Indeed, appropriately educating courts about how GAIs work in practice, the differences between GAI engines and the relevant terminology will be critical to litigating claims in this space. For example, the process of “diffusion” that is central to current GAIs typically includes deconstructing images and inputs and repeatedly refining, retooling and rebuilding pixels until a particular output sufficiently correlates to the prompts provided.

Given how the original inputs are broken down and reconstituted, one might even compare the diffusion process to the transformation a caterpillar undergoes in its chrysalis to become a butterfly. On the other hand, litigants challenging GAI platforms have asserted that “AI image generators are 21st-century collage tools that violate the rights of millions of artists.”

When stakeholders, litigants, and courts understand the nuances of the processes involved, they will better be able to reach results that are consistent with the legal frameworks at play.

Is a GAI-created work a transformative fair use?

While some GAI platforms are taking steps to address concerns regarding the use of copyrighted material as inputs and their inclusion in and effect on creative outputs, the fair use doctrine will surely have a role to play for GAI stakeholders as both potential plaintiffs and defendants.

In particular, given the nature of GAI, questions about “transformativeness” are likely to predominate. The more a GAI “transforms” copyrighted images, text or other protected inputs, the more likely owners of GAI platforms and their users are to assert that the use of or reference to copyrighted material is a non-actionable fair use or protected by the First Amendment. 

The traditional four fair use factors will guide courts’ determinations of whether particular GAI-created works qualify for fair use protection. This includes the “purpose and character of the use, including whether such use is of a commercial nature.” Also, “the nature of the underlying copyrighted work itself,” the “amount and substantiality of the portion used in relation to the copyrighted work as a whole,” and “the effect of the use upon the potential market for or value of the copyrighted work.” (17 U.S.C. § 107). 

The fair use doctrine is currently before the Supreme Court in Andy Warhol Found. for Visual Arts, Inc. v. Goldsmith, 11 F.4th 26 (2d Cir. 2021), cert. granted, ___ U.S. ___, 142 S. Ct. 1412 (2022), and the Court’s ruling is highly likely to impact how stakeholders across creative industries (including GAI stakeholders) operate and whether constraints on the fair use framework around copyright will be loosened or tightened (or otherwise affected).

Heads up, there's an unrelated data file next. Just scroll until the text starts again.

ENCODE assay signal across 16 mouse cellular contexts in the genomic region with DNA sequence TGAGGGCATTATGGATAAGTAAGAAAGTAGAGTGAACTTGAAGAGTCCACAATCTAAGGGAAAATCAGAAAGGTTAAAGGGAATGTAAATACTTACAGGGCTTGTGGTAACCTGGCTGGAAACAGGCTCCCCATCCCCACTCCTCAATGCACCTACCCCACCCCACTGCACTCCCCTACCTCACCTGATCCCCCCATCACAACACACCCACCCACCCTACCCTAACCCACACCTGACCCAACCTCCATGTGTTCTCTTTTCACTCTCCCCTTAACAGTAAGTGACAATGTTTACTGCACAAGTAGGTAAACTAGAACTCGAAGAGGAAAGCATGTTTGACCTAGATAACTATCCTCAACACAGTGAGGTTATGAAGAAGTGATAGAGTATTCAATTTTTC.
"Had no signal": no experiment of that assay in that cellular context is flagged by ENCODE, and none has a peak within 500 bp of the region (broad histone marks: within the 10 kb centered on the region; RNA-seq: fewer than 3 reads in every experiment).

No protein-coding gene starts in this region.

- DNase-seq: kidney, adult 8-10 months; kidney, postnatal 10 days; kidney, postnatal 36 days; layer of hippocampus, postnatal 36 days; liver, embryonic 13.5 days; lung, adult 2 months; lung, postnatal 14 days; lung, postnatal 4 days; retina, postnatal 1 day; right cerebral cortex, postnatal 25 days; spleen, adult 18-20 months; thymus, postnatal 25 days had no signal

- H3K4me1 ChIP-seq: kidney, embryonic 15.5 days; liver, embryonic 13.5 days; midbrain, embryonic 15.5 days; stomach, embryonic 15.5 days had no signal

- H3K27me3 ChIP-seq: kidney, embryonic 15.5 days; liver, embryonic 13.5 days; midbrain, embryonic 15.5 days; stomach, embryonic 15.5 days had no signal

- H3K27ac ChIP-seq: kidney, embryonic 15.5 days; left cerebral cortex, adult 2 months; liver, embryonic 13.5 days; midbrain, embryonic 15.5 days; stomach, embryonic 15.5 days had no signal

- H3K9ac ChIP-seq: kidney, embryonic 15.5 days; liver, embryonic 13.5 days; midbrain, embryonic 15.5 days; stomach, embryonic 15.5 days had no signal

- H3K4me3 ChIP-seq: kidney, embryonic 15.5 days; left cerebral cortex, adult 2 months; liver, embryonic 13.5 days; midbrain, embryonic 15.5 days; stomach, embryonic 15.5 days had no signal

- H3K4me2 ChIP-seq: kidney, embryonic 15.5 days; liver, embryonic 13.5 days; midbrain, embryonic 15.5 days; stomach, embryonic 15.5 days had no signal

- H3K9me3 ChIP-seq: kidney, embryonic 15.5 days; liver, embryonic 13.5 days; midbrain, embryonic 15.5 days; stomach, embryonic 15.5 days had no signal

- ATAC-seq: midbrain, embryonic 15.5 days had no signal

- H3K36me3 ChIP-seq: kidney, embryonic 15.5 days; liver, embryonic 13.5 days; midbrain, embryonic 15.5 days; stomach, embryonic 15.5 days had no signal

Lawsuits already; more to come

GAI platforms should also consider whether and to what extent the software itself is making a copy of a copyrighted image as part of the GAI process (“cache copying”), even if the output is a significantly transformed version of the inputs.

Doing so as part of the GAI process may give rise to claims of infringement or might be protected as fair use. As usual, these legal questions are highly fact-dependent, but GAI platforms may be able to limit potential liability depending on how their GAI engines function in practice.

And indeed, on November 3, 2022, unnamed programmers filed a proposed class action complaint against GitHub, Microsoft and OpenAI for allegedly infringing protected software code via Copilot, their AI-based product meant to assist and speed the work done by software coders. In a press release issued in connection with the lawsuit, one of the plaintiffs’ lawyers stated, “As far as we know, this is the first class action case in the U.S. challenging the training and output of AI systems. It will not be the last. AI systems are not exempt from the law.” 

These attorneys fulfilled their prediction when they filed their next lawsuit (referenced above) in January 2023, asserting claims against Stability AI, Midjourney and DeviantArt, including for direct and vicarious copyright infringement, violation of the DMCA and violation of California’s statutory and common law right of publicity. 

The named plaintiffs — three visual artists seeking to represent classes of artists and copyright owners — allege that the generated images “are based entirely on the training images [including their works] and are derivative works of the particular images Stable Diffusion draws from when assembling a given output. Ultimately, it is merely a complex collage tool.”

The defendants are sure to disagree with this characterization, and litigation over the specific technical details of the GAI software is likely to be front and center in this action.

Ownership and licensing of AI-generated content

Ownership of GAI-generated content and what the owner can do with such content raises additional legal issues. As between the GAI platform and the user, the details of ownership and usage rights are likely to be governed by GAI terms of service (TOS) agreements.